Don’t ignore student debt because of pause in payments, Coker University official warns

News

MYRTLE BEACH, S.C. (WBTW) — The Biden administration’s extension of a pause on student-loan payments until May 1 should not be viewed as a “get-out-of-loan-free card,” according to one Pee Dee college administrator.

The administration announced the three-month extension on Wednesday, but Patrick Riccards, vice president of college experience at Coker University in Hartsville, said students should not bank on their debt being eliminated entirely.

“This is a wonderful gift, particularly to those that have been struggling for the last few years, but this should not be seen as a get-out-of-loan-free card,” said Riccards, who oversees the university’s financial aid office.

Choosing not to pay the debt will have consequences down the road, he said.

“If you’re a recent college graduate and you decide ‘I’m just not going to pay, I’m going to default on the loans, nobody’s going to mind.’ They’re going to mind when you want to buy a car. They’re going to mind when you want to buy your first house with your spouse.”

More than 36 million borrowers haven’t had to make payments on their federal student loans since March 2020 because of the COVID-19 pandemic, and while payments are paused, so is the accrual of interest.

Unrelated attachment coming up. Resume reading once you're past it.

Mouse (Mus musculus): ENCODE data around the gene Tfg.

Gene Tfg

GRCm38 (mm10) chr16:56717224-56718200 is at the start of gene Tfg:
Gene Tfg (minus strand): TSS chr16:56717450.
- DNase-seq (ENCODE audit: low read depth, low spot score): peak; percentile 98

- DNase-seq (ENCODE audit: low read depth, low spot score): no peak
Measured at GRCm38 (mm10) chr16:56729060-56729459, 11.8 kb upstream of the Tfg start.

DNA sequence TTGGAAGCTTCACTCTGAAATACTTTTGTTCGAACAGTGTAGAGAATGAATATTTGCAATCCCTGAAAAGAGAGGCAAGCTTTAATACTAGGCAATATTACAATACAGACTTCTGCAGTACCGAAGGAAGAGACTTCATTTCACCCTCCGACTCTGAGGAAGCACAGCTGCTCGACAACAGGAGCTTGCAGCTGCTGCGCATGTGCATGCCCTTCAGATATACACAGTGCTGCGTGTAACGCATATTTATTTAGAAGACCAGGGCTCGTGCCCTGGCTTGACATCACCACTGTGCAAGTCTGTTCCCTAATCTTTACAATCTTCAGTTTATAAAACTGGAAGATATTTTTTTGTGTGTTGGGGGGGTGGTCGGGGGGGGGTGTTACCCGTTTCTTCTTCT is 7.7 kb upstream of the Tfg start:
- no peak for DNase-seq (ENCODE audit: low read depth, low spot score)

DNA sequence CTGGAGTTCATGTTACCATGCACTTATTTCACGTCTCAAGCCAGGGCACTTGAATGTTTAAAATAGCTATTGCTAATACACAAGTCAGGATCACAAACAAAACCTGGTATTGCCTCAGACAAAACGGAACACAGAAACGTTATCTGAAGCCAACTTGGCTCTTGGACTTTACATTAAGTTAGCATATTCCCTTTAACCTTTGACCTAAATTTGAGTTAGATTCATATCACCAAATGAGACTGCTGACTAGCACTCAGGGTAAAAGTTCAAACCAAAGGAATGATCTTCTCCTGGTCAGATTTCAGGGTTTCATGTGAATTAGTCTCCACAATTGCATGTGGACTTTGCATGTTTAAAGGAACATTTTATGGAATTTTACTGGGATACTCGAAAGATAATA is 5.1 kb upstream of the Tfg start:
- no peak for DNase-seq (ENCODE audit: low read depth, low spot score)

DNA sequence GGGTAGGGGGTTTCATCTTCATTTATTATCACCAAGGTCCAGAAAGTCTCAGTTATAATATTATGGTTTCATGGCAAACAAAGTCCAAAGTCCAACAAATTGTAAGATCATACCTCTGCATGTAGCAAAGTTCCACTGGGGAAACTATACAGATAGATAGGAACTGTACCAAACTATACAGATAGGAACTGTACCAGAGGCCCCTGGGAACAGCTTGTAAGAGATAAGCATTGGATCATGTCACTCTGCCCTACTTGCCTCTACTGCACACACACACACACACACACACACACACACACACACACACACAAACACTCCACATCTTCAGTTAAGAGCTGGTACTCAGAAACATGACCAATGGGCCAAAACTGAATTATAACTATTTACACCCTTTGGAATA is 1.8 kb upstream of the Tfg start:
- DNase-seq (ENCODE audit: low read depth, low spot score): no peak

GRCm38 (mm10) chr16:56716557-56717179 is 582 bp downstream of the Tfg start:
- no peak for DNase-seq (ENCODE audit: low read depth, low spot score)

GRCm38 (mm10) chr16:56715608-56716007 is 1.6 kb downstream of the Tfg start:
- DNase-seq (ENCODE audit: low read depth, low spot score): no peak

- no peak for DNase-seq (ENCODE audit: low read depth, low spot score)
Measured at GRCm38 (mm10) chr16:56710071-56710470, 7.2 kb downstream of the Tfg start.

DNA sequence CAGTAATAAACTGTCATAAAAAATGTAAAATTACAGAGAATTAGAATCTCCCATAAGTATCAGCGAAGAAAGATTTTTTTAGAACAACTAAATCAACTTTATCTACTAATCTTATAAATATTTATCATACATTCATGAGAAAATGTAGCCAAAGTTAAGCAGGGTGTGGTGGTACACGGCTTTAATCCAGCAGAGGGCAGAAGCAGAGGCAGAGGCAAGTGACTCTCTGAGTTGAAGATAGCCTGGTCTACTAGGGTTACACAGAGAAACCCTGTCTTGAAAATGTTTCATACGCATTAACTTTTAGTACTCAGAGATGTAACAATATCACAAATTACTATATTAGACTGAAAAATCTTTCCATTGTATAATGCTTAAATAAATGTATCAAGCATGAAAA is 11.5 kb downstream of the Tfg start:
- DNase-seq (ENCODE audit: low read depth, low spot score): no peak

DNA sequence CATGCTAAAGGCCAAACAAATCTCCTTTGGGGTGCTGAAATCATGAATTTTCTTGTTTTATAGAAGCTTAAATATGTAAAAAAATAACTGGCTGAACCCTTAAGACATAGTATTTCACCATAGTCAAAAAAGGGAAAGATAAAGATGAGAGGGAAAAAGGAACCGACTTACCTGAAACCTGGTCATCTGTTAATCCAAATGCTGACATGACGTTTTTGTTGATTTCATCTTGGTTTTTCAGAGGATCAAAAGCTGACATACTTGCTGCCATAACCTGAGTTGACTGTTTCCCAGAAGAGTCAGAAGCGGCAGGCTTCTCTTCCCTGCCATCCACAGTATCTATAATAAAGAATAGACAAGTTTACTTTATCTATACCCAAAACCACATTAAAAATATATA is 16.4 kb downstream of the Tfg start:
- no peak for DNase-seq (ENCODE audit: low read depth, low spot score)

“Kind of feels like I’m going to be stuck with this for the rest of my life,” said Noah Carralero, who like millions of others is mired in debt after attending Full Sail University in Florida.

He said he began repaying his loans in March 2019 and has taken advantage of the opportunity to catch up by to paying on them during the moratorium.

“It’s a lot of stress carrying around the fact that I have $25,000 in debt but with interest and after five years, that $25,000 could turn into $50,000 or $60,000.”

He said the fact that his loans aren’t accruing interest during the moratorium will be a big help for him.

“It’s only a couple months, and for me, since my payments are about $400 a month, that’s only like $800 to $1,200,” he said. “But I have to look at it on the positive side and realize that’s $1,200 I paid that doesn’t gain interest or anything like that.”

Copyright 2022 Nexstar Media Inc. All rights reserved. This material may not be published, broadcast, rewritten, or redistributed.

What People Are Reading on wbtw.com